No one needs awards coverage this deep
Will the veteran British director spot next year's 'A Separation?'
Mike Leigh has been named jury president at next year's Berlinale.
Credit: AP Photo/Lionel Cironneau
Mike Leigh, the seemingly mild-mannered master of contemporary British realism, is famously a man who takes no prisoners, and one imagines this extends to the jury table at film festivals. While serving as a Cannes juror in 1997, Leigh and jury president Isabelle Adjani are said to have butted heads repeatedly: "She's simply not very bright," he airily wrote years later.
So the jurors at next year's Berlin Film Festival in February will have to be on their game, as Leigh will be presiding over events: the first time, to my knowledge, that the director has headed the jury at any of the three European majors. As it happens, the first of them to invite him is also the only one at which he's never won: Leigh has a Palme d'Or and a Venice Golden Lion, but has only competed once at Berlin, with "Happy-Go-Lucky" in 2008. (He came away empty-handed; Sally Hawkins won Best Actress.)
The film hits theaters today
Michael Fassbender in a scene from "Shame"
Credit: Fox Searchlight Pictures
How much more could be written about "Shame" at this point? Guy loved in Venice. I loved it in Telluride. The film got the inevitable NC-17 rating. Fox Searchlight wore that as a badge of honor and Roth talked to star Carey Mulligan about her performance. The film finally makes its way to screens today (on whichever ones will have them -- some, like Cinemark, will not). I'll be eager to hear your thoughts on the film when/if you get around to it this weekend or in the near future, so come on back here and give us your take if you do. Also, don't forget to rate the film in our "related events" feature below.
Director of 'Don't Look Now' and 'Performance' recognized for contribution to British cinema
Julie Christie in Nicolas Roeg's "Don't Look Now."
Credit: Paramount Pictures
This is news I've been excited to report for some time. This year, I was on the London Film Critics' Circle awards committee to determine who would receive the group's annual Dilys Powell Award for contribution to British cinema, which wasn't the most simple of tasks. Many worthy names were bandied about, but the final choice is one no one could take issue with: venerable London-born director and former cinematographer Nicolas Roeg.
It's hard to think of someone more deserving of career recognition: in addition to helming such offbeat classics as "Performance," "Don't Look Now" and "The Man Who Fell to Earth," Roeg brought equal formal vigor to his lensing of "Far From the Madding Crowd" and "Petulia," among others. The choice strikes a chord with me personally, given that "The Witches" was something of a formative film for my seven year-old self. Indeed, Roeg's was the first director's name I ever took note of.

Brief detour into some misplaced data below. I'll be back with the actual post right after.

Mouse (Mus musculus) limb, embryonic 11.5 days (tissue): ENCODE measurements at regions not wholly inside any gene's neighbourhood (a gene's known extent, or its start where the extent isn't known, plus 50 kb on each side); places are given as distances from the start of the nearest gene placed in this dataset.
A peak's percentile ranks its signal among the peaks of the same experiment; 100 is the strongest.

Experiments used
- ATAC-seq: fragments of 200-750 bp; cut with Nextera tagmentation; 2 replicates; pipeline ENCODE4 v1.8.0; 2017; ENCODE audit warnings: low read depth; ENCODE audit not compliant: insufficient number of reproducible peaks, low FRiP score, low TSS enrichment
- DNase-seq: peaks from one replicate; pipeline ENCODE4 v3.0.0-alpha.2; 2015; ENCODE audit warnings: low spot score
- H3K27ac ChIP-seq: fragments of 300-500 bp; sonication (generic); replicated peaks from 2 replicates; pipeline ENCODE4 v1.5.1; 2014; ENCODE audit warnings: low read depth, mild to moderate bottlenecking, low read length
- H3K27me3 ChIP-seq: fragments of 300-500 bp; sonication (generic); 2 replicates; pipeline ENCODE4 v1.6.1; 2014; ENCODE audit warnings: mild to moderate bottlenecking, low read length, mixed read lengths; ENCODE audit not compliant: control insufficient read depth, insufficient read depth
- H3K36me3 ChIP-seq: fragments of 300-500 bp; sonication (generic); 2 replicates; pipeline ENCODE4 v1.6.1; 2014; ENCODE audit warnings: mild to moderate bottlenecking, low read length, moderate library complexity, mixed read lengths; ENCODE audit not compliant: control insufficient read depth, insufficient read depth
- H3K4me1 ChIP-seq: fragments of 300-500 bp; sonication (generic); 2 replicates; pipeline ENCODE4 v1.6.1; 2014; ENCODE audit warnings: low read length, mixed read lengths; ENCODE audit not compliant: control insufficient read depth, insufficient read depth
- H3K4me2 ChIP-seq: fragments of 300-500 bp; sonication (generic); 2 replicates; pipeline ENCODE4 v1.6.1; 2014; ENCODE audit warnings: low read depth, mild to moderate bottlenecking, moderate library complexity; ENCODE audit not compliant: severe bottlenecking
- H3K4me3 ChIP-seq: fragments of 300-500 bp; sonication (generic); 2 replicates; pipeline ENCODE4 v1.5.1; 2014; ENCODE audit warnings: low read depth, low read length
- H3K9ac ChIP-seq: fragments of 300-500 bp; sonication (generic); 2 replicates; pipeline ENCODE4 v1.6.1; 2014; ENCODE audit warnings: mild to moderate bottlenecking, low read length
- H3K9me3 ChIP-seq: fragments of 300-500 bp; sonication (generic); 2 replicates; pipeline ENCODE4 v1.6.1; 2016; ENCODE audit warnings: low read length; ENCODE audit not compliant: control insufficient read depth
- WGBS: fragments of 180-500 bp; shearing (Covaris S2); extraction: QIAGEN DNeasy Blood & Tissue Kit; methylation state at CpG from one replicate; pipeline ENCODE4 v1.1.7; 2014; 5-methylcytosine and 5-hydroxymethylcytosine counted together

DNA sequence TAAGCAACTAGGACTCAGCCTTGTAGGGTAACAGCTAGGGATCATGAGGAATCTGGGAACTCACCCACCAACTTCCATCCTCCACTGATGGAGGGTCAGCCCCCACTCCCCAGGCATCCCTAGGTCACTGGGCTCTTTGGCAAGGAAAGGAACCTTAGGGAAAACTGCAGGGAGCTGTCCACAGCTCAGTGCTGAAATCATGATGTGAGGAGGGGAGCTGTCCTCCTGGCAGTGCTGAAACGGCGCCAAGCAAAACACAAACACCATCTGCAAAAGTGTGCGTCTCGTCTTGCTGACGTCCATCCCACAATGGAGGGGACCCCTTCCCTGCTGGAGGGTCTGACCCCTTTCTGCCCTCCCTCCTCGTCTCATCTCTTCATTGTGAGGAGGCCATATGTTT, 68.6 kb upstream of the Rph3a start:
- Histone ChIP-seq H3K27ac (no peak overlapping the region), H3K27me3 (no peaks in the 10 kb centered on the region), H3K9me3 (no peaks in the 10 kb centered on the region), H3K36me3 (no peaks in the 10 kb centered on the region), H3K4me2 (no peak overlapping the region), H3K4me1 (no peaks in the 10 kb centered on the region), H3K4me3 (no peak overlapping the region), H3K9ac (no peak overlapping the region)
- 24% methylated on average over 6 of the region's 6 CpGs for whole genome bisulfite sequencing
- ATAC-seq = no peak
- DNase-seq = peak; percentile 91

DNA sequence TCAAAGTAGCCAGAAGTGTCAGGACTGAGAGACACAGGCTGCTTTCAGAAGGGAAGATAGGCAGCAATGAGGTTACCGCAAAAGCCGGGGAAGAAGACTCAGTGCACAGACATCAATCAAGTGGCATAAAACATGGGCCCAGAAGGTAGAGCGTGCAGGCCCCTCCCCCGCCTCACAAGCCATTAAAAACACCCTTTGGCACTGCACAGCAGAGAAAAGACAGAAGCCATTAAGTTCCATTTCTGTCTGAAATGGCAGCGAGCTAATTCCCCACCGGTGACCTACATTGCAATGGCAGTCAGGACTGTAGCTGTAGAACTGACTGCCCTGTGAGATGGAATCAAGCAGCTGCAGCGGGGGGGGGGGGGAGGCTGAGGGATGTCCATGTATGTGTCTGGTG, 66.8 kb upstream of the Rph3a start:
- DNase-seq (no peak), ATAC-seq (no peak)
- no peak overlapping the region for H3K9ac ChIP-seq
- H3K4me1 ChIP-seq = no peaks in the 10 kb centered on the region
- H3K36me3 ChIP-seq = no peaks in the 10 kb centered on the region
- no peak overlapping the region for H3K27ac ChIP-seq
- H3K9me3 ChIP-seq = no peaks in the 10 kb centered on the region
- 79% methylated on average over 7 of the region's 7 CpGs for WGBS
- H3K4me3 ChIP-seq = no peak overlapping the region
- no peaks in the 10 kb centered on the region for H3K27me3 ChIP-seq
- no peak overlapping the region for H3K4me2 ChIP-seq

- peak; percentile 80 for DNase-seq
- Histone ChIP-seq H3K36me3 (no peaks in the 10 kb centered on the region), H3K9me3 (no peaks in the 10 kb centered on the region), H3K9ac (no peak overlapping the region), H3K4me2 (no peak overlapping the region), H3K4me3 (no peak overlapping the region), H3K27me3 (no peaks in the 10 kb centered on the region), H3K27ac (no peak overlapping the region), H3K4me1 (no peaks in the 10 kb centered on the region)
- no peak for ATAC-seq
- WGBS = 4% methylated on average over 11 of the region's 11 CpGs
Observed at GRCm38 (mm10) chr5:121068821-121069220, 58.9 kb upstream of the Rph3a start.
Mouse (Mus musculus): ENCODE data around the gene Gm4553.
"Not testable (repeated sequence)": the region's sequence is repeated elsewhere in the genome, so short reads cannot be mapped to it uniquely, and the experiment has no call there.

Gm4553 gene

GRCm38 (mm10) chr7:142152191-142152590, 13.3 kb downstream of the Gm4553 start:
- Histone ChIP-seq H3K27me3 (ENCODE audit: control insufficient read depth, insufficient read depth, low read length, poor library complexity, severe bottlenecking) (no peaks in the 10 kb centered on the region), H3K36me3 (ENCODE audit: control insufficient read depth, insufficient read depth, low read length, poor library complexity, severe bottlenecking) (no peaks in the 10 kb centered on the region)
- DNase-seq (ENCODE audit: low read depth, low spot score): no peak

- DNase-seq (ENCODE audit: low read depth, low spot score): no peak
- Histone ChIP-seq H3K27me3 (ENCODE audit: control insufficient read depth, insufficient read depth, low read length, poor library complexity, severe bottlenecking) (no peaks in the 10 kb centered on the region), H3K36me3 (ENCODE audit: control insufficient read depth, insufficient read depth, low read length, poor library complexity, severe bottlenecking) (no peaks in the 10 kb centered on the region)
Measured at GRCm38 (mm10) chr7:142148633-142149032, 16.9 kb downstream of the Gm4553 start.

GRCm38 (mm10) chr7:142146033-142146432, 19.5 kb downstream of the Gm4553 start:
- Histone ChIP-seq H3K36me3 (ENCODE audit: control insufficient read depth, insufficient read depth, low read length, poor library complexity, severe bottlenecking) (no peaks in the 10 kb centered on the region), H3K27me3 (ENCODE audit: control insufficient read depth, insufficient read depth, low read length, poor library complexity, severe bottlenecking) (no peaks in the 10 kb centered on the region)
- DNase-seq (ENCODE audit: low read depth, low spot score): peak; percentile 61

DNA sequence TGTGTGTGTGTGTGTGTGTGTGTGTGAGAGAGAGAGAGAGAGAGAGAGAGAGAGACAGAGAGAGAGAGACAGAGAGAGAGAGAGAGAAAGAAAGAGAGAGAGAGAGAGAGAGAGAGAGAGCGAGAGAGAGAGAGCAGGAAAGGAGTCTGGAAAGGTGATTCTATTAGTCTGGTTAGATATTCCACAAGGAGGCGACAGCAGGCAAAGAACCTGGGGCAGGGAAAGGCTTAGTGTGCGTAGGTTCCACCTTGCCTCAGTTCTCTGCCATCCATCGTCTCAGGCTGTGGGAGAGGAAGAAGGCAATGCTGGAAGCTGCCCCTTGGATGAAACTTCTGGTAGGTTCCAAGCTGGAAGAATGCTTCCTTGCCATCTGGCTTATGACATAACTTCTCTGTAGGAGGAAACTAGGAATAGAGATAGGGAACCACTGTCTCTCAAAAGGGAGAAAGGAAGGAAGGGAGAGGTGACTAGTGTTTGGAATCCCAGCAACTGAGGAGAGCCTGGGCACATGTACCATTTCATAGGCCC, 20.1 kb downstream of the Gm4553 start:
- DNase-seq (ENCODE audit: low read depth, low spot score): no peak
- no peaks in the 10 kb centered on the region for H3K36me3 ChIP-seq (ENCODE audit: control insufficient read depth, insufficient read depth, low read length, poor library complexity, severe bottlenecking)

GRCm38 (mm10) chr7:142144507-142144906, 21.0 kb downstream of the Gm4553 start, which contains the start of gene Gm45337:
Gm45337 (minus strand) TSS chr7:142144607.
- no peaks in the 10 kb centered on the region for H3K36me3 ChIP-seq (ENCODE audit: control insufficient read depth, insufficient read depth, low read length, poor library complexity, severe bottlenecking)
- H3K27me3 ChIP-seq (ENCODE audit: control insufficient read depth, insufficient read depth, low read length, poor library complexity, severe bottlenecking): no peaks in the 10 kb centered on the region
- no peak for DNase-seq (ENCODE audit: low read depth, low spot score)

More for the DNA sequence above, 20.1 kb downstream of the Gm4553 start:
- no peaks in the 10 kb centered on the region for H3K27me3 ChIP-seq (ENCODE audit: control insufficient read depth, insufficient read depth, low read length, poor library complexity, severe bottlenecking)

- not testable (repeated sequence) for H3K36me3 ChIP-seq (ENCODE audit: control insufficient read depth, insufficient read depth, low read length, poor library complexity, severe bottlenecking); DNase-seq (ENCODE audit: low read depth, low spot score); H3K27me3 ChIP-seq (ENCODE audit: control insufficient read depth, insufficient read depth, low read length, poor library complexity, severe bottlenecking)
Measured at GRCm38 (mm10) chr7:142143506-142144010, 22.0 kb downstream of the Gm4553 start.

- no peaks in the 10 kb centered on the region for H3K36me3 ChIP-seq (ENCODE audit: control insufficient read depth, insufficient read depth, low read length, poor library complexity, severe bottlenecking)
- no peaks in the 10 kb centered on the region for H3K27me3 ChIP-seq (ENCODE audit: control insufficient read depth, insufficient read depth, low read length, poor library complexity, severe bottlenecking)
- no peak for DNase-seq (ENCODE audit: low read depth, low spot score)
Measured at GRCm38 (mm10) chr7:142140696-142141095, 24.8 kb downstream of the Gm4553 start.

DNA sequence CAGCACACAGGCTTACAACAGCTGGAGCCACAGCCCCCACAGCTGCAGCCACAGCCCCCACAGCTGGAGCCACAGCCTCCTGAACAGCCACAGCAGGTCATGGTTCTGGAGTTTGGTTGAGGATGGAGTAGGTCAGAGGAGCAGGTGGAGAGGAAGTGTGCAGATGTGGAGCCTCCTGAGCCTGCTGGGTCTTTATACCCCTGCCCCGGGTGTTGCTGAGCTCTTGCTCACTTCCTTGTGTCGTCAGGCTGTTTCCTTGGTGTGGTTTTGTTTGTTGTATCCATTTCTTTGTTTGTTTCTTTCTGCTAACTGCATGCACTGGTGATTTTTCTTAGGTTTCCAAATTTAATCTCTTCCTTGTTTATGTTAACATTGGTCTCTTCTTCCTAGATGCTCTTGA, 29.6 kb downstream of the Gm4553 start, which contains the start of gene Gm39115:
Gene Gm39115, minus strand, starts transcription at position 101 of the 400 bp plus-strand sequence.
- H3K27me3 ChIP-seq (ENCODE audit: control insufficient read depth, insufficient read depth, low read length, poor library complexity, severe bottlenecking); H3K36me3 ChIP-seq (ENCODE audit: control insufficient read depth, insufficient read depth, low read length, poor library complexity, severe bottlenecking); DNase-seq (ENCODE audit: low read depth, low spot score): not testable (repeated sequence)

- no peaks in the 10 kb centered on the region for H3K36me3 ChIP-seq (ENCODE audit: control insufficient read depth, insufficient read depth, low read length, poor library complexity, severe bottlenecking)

Also: The fate of Leonaro DiCaprio and the 'Harry Potter' FYC splurge
Welcome to Oscar Talk.
In case you're new to the site and/or the podcast, Oscar Talk is a weekly kudocast, your one-stop awards chat shop between yours truly and Anne Thompson of Thompson on Hollywood. The podcast is weekly, every Friday throughout the season, charting the ups and downs of contenders along the way. Plenty of things change en route to Oscar's stage and we're here to address it all as it unfolds.
It's been a busy, busy week on the awards circuit, and it was a busy Tuesday in particular. Awards shows, screenings, nominations announcements and the first critics awards of the season were all thrown into the mix. Let's see what's on the docket today...
Also: Protesting 'Paradise Lost 3' and everyone's talking about 'Shame
Andy Serkis on the set of "Rise of the Planet of the Apes"
Credit: 20th Century Fox
You've probably noticed the Fox ads decorating a number of sites (including this one) pimping Andy Serkis's motion capture performance in "Rise of the Planet of the Apes." It's apt language -- "The time is now." -- and a commendable play even if it is the steepest of uphill battles. In this morning's Oscar Talk podcast we'll talk a little more about it, but it's worth it to stir the conversation at least to the point that those who walk in Serkis's footsteps in the form, or perhaps Serkis himself down the line, will benefit and maybe be taken a little more seriously in the awards season. The buzz on the matter has been swirling ever since Tom Roth made some public comments about it, and that buzz has made its way across the pond. [Guardian]
Season's most inscrutable precursors nominate practically everybody
Credit: Film District